Because They Can and We Can’t Stop Them

Something that singing teachers do that is truly detrimental to the profession, and something about which I have written here many times, is label what they do in lessons as if no one else in the world has ever done it before.

Seriously, people, there are only so many sounds human beings are capable of making, given the formant frequencies of a human throat. The vast majority of adults stick to a small pitch range, limited volume under most circumstances and not a great deal of variability. Even trained singers are typically limited to about three octaves of range. The voice is a reflexive instrument, meaning that it responds to the desires of the singer indirectly through the mental images the singer has of what he or she wants to do vocally. If you directly manipulate the muscles of the throat (and many people teach just that), you will never ever sing freely or expressively because holding the throat into a place prohibits such emotional expression. This is a big, big deal and it is completely ignored by many teachers of singing. It is not my idea, it is based on the ability of the body to both breathe and swallow and allow free movement of all the vocal muscles so that the mechanism can easily inhale and exhale without effort. You cannot override Mother Nature without paying a price. If you work in concert with our gag reflex, you can learn to direct the sound without suppressing anything.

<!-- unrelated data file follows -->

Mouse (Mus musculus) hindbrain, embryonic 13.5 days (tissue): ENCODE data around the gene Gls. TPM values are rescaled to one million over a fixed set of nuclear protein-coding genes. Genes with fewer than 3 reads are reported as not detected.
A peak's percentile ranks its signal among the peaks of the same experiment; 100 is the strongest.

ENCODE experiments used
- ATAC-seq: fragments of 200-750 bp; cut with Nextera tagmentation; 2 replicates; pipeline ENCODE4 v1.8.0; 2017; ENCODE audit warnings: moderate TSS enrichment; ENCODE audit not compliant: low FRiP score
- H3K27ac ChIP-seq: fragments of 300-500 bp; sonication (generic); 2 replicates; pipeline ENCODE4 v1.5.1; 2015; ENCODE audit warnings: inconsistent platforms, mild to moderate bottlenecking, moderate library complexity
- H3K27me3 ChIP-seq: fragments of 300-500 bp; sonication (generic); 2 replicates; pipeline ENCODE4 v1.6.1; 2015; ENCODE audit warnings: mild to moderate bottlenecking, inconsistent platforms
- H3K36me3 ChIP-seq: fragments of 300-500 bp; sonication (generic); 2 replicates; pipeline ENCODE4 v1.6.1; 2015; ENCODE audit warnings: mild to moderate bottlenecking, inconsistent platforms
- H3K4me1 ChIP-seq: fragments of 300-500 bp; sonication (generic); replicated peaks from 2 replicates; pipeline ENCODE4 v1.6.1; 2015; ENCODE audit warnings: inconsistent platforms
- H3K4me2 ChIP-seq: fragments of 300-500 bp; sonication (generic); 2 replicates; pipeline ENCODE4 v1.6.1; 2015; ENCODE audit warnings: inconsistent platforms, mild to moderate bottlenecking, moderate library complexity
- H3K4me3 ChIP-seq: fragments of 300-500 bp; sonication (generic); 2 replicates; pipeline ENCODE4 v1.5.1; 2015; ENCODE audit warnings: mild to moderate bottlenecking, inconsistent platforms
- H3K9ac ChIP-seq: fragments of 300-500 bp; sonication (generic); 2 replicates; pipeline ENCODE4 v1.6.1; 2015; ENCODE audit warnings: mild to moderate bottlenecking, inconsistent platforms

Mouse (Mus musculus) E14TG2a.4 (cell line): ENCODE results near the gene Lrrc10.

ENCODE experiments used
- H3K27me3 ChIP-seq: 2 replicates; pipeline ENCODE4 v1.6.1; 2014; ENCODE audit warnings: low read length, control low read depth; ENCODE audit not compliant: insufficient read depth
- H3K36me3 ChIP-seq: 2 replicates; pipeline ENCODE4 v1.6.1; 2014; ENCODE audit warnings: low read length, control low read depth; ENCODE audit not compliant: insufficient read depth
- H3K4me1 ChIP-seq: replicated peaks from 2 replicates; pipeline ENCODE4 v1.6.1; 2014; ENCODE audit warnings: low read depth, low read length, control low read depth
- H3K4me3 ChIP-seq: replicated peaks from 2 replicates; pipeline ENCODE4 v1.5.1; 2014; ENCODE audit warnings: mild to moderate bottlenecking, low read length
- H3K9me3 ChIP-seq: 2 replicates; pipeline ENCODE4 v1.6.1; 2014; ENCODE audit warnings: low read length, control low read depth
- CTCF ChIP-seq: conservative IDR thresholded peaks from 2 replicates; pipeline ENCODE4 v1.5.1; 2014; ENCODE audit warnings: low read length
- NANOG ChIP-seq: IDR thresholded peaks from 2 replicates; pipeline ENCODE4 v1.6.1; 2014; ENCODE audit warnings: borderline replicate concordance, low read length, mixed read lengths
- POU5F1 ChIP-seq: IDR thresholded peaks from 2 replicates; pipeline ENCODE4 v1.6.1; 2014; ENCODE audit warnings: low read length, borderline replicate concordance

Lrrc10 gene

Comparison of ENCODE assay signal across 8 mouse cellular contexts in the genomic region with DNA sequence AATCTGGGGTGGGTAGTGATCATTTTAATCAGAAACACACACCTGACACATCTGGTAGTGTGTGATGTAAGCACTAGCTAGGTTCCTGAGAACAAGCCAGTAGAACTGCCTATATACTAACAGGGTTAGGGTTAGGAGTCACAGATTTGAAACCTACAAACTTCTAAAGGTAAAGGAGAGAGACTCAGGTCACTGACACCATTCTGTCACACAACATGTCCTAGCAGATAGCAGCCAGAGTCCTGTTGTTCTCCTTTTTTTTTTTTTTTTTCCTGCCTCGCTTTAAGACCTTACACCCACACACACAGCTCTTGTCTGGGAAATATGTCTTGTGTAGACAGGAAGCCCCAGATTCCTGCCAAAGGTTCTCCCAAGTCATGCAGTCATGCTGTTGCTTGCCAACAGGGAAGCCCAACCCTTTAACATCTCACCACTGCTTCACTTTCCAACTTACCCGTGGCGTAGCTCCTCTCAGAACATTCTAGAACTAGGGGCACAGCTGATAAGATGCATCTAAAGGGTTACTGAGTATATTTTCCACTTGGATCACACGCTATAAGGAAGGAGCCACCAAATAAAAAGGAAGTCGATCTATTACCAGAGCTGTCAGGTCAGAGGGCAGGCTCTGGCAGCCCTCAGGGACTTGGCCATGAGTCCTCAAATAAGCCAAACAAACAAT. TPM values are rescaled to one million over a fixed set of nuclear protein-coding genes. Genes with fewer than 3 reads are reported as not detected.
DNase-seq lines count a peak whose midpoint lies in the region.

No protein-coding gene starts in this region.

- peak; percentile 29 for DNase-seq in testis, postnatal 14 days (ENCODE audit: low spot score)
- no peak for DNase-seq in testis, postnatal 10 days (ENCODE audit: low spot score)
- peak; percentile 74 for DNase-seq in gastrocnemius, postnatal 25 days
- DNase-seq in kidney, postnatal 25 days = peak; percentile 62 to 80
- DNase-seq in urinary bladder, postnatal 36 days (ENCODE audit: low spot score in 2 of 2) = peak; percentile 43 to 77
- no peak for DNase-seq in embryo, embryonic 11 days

What happens typically is that someone finds a certain kind of sound she likes or that he feels is the “right” sound for a certain kind of music. They decide (without checking with anyone from voice science) that this is THE ANSWER, and they teach it as that. They behave as if no one else has figured out how to manipulate the throat, the breath, or the “resonators” in the same way they have and then, sadly, that’s how they set themselves up to teach.
Susan Warblebird has discovered that she and only she can do things with her throat that no one else can do and, by golly, she is going to teach you to do those same things! Yep. Maneuver Number One is sliding the larynx down into the trachea, Maneuver Number Two is hiking it up into the sinus cavities, and Maneuver Number Three is pulling it back into the back wall of the throat where it sticks into the soft tissue. These Maneuvers will make you are fabulous opera singer, a great rock singer and give you the ability to out rap every rapper who’s wrapped up in rapping. Of course, she is in conflict with Wilfred Wobblethroat who has discovered a way to prove that vibrato arises out of the movements of the diaphragm. He has done research on himself to establish that by wiggling his belly button in and out he can jiggle his diaphragm until it makes the pitches go up and down, up and down, like horses on a carousel and presto! The vibrato is right there. This is the famous Wobblethroat Method created by him and only by him. He can teach you to do it, too. (For a price, of course.) You can also purchase his videos, his CDs, his DVDs, his tapes and books, and watch him on YouTube. Unfortunately, he sounds when he sings like he is close to vomiting. A pleasant sound.